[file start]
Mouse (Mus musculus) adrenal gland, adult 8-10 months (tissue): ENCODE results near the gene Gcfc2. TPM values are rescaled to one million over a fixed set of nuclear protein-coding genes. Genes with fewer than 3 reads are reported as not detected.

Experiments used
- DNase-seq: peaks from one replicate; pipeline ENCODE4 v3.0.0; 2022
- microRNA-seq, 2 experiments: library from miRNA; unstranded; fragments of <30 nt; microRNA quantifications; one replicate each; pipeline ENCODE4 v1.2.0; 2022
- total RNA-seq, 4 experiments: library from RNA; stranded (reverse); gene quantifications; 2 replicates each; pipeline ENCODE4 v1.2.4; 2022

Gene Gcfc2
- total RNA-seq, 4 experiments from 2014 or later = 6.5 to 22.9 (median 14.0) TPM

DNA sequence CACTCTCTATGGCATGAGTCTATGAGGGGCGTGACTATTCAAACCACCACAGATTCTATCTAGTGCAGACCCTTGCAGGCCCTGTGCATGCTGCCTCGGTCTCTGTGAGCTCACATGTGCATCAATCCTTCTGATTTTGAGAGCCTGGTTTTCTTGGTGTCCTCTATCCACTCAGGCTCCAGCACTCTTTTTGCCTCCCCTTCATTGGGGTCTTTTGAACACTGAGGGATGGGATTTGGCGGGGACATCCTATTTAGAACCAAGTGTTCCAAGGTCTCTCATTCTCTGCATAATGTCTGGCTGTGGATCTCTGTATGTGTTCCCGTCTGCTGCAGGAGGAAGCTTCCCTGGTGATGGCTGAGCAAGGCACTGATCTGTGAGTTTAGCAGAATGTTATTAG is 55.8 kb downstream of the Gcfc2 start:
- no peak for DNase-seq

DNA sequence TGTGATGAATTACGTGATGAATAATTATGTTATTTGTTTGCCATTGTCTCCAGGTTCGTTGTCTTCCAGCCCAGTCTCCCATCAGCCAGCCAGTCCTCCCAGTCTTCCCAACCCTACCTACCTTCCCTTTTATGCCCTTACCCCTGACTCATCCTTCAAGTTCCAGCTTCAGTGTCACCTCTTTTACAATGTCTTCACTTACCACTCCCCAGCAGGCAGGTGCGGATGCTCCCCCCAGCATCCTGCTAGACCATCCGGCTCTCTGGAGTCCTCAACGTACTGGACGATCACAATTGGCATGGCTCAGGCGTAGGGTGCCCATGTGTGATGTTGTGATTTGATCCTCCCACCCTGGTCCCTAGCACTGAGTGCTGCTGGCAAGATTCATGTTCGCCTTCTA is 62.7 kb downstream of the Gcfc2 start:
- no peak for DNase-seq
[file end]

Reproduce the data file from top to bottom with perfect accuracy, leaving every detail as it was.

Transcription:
Mouse (Mus musculus) adrenal gland, adult 8-10 months (tissue): ENCODE results near the gene Gcfc2. TPM values are rescaled to one million over a fixed set of nuclear protein-coding genes. Genes with fewer than 3 reads are reported as not detected.

Experiments used
- DNase-seq: peaks from one replicate; pipeline ENCODE4 v3.0.0; 2022
- microRNA-seq, 2 experiments: library from miRNA; unstranded; fragments of <30 nt; microRNA quantifications; one replicate each; pipeline ENCODE4 v1.2.0; 2022
- total RNA-seq, 4 experiments: library from RNA; stranded (reverse); gene quantifications; 2 replicates each; pipeline ENCODE4 v1.2.4; 2022

Gene Gcfc2
- total RNA-seq, 4 experiments from 2014 or later = 6.5 to 22.9 (median 14.0) TPM

DNA sequence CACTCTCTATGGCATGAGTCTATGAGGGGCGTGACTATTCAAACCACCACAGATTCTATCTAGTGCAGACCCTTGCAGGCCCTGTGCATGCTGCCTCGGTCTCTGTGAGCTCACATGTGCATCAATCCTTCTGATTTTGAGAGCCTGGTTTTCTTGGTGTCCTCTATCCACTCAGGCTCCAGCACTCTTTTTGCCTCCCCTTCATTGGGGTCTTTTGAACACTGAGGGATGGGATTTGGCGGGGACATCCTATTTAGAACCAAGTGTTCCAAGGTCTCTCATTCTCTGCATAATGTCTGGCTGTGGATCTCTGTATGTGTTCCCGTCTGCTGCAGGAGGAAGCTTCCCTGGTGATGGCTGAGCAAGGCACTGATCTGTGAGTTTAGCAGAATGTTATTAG is 55.8 kb downstream of the Gcfc2 start:
- no peak for DNase-seq

DNA sequence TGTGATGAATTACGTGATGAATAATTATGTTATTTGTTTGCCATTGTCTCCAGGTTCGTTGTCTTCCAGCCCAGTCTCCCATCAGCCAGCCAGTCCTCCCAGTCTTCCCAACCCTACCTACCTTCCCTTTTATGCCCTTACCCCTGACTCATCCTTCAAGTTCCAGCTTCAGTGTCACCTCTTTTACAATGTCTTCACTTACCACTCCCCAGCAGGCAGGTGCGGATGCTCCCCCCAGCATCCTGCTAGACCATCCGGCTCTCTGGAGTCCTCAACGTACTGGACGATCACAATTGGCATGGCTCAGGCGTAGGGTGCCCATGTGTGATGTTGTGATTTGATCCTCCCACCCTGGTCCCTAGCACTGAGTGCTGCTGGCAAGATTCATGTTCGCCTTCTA is 62.7 kb downstream of the Gcfc2 start:
- no peak for DNase-seq